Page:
Wednesday, July 30, 2008

One Last Thing About Comic-Con

Well-reasoned arguments have no place in San Diego. As I mentioned before, Entertainment Weekly hosted a trifecta of panels at the SDCC this year. And, as many of you may know, I work at Entertainment Weekly. In fact, I played a pretty decent-sized part in the planning of those panels. (Hell, I even named 'em.) Two of the three times I attempted to make it into the holding rooms for those panels, to either greet our guests or sooth my fellow moderators, I was stopped at the black curtain by SDCC's redshirts.

"Sorry, you can't go back there."
"No, I work for Entertainment Weekly."
"No press allowed."
"But this is an Entertainment Weekly panel. We're running it."
"No press, sir."
"Entertainment Weekly is right there in the name. Entertainment Weekly Presents The Visionaries. Look, my badge says I work for Entertainment Weekly. I need to get back there."
"Without a backstage badge, I can't let you go."
"This is kind of ridiculous."
"It is what it is. No press."
"I'm not press, now. I'm just a dude who wants to thank Fraction for showing up."

And on it went until our Special Projects Editor—the brave, talented, resourceful, and all-around-awesome Lisa Simpson—saw me trying to use the Force to overpower weak minds and rescued me.

I understand these guys were just doing their jobs, and I'm sure they were besieged by fanboys trying to harvest the sweat from Grant Morrison's head or clone their very own Zack Snyder from stray hairs plucked from his wavy mane, but I'm a big fan of processing information as you get it and deciding upon action based on that information. Clearly, independent thought wasn't on this redshirt's allowed-to-do list. Just one more item for the Cons of Con list.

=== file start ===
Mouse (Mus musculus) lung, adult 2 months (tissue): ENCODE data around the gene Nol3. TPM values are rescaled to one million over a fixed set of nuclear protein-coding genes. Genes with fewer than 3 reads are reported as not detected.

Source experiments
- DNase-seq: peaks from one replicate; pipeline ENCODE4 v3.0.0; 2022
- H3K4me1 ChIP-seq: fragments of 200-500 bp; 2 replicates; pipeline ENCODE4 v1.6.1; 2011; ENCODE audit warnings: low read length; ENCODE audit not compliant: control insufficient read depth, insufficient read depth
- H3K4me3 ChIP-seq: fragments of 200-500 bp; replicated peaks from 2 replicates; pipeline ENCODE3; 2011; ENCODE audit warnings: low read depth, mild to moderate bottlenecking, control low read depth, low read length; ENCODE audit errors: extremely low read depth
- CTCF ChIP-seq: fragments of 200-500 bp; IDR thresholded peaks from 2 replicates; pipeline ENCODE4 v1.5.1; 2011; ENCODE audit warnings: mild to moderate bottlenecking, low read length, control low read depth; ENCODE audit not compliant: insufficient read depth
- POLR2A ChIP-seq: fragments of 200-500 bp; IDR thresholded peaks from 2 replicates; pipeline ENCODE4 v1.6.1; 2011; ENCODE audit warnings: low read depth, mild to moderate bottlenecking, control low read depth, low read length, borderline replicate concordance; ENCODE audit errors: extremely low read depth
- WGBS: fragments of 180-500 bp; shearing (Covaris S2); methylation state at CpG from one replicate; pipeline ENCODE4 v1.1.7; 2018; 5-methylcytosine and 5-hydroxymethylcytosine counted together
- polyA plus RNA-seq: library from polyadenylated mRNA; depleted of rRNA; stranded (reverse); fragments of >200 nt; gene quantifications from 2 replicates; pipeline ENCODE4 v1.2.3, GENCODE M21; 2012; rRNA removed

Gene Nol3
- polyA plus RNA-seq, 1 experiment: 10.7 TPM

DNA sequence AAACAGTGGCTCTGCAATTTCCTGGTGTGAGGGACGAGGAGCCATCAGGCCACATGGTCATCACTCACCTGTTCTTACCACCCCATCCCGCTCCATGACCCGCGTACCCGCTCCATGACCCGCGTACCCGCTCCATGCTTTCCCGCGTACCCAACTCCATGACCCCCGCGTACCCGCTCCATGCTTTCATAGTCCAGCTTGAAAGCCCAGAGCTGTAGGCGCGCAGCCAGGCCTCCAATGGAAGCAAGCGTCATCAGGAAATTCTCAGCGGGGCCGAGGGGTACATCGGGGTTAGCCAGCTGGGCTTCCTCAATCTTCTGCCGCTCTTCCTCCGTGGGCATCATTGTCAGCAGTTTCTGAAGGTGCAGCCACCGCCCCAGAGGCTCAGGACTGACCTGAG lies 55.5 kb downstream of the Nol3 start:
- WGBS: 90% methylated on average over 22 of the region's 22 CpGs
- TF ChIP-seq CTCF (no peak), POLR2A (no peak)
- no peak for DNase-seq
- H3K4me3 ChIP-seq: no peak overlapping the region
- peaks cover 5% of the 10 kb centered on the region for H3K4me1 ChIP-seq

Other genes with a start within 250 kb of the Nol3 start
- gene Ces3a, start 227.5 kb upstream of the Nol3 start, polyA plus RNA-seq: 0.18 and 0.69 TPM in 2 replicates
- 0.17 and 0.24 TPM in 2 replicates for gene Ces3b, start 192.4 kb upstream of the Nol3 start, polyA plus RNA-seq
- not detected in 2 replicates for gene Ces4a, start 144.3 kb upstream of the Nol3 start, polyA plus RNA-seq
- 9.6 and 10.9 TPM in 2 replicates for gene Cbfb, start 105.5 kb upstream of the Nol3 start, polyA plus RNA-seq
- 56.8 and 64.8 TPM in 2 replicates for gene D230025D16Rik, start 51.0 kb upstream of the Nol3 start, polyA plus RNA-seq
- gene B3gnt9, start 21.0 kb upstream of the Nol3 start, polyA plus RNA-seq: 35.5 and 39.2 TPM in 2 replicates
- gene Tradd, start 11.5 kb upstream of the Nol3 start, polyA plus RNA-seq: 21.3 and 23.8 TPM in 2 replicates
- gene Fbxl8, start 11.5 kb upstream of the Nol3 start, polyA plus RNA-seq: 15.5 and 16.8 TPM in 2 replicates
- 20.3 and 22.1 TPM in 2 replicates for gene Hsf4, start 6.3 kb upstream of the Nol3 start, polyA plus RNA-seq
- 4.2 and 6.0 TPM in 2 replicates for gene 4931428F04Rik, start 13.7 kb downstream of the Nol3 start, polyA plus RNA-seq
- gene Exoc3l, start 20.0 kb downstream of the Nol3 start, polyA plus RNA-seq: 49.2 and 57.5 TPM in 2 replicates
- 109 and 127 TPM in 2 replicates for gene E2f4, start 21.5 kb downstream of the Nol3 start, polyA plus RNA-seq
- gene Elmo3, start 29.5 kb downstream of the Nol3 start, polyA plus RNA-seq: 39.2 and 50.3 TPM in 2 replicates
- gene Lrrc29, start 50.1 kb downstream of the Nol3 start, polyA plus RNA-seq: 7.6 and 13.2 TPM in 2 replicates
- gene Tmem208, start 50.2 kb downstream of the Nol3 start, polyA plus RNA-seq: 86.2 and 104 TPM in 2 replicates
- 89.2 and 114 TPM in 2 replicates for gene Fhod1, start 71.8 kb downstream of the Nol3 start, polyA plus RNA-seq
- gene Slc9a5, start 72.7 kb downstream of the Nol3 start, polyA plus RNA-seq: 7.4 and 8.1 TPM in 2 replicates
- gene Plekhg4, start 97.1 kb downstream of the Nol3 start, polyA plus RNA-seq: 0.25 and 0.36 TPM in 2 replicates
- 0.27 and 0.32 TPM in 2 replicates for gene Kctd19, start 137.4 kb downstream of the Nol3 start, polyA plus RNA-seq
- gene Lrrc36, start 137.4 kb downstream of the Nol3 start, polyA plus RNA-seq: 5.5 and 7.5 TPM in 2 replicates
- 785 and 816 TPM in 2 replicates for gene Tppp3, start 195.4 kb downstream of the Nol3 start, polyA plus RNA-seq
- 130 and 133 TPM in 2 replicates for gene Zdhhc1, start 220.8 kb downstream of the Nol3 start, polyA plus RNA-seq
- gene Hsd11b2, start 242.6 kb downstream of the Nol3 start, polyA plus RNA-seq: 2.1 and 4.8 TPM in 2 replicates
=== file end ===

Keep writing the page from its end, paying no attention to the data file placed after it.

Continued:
With that, I'm done.

(Adam has a rundown of the business-y stuff we did over the course of the last week, for those of you interested.)

Sunday, July 27, 2008

So, it's over, yeah?

Yeah, it's over. My fifth San Diego Comic-Con, under the belt. What did we learn this year?

That it's great to do the hard work before the show. We had already locked up Push (licensed six-issue series from Wildstorm, out starting this November) before the con even started. Same with with another Top Cow book. And, contracts willing, another mini with a promising upstart publisher. It made for a pressure-free show, comics-wise.